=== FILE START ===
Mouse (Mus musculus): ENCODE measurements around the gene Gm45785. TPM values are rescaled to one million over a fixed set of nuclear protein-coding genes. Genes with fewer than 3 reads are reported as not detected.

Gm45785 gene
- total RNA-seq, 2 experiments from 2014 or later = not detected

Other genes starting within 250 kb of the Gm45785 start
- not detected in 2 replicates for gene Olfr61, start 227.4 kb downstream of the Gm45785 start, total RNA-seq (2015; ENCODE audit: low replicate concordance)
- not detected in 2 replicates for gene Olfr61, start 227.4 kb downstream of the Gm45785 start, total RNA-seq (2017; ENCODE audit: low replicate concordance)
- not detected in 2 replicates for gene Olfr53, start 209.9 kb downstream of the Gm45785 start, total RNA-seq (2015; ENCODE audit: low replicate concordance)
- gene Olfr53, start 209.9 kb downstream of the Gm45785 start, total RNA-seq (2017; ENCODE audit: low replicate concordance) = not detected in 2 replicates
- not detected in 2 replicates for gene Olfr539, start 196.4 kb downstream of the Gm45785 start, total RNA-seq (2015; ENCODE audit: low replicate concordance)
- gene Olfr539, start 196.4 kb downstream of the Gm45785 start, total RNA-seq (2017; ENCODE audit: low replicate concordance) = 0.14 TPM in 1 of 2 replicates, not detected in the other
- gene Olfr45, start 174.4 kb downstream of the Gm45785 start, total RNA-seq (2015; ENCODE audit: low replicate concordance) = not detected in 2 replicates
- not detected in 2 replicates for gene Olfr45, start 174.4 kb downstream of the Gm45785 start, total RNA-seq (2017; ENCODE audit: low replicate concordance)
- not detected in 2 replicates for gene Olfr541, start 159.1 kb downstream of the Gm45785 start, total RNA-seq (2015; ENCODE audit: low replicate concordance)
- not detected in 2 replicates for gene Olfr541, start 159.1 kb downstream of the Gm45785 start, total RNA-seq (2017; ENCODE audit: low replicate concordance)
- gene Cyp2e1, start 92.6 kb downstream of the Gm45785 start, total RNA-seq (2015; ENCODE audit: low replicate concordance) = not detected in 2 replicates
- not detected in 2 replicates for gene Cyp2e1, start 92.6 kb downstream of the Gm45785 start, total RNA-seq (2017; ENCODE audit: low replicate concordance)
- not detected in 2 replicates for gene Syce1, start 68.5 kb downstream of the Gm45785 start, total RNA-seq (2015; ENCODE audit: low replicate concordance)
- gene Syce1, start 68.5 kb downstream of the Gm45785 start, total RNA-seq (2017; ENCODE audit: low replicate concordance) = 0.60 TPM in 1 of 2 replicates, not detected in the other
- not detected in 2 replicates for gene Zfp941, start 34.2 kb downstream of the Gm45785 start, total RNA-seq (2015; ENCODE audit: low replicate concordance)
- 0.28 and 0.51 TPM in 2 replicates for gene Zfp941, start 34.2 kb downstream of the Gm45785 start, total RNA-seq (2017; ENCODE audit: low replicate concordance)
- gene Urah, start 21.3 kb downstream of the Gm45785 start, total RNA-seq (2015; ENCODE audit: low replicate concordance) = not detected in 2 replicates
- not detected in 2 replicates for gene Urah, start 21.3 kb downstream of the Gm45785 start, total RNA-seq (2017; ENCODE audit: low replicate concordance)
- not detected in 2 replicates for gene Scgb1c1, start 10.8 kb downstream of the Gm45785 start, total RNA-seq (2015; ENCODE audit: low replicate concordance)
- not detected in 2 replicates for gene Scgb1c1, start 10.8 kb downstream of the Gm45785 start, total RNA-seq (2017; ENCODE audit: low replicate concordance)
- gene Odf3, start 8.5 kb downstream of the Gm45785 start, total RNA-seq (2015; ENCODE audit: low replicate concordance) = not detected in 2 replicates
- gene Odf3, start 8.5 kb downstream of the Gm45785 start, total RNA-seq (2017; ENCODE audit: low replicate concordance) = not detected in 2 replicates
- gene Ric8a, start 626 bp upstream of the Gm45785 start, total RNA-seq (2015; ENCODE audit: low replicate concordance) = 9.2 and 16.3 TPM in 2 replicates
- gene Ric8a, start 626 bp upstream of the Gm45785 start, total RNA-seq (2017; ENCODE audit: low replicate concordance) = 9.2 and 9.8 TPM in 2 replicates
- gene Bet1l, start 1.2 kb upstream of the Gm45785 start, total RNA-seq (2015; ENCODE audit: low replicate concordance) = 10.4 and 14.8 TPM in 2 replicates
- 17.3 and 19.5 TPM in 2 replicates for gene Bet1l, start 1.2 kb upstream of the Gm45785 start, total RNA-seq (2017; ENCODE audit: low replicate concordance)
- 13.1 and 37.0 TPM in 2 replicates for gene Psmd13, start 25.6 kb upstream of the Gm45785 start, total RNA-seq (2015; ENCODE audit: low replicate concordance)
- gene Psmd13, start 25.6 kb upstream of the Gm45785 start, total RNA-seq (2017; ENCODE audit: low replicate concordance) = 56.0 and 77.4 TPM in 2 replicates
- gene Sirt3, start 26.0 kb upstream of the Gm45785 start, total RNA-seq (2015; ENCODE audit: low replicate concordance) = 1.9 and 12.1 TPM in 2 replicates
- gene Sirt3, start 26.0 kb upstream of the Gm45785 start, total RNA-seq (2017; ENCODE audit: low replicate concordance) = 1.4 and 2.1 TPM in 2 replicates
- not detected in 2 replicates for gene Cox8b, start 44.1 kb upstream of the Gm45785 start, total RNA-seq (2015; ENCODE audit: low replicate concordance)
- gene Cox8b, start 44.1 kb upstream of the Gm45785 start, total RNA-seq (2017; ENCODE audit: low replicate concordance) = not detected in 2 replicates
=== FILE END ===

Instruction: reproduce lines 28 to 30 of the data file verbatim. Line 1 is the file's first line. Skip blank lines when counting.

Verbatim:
- gene Ric8a, start 626 bp upstream of the Gm45785 start, total RNA-seq (2017; ENCODE audit: low replicate concordance) = 9.2 and 9.8 TPM in 2 replicates
- gene Bet1l, start 1.2 kb upstream of the Gm45785 start, total RNA-seq (2015; ENCODE audit: low replicate concordance) = 10.4 and 14.8 TPM in 2 replicates
- 17.3 and 19.5 TPM in 2 replicates for gene Bet1l, start 1.2 kb upstream of the Gm45785 start, total RNA-seq (2017; ENCODE audit: low replicate concordance)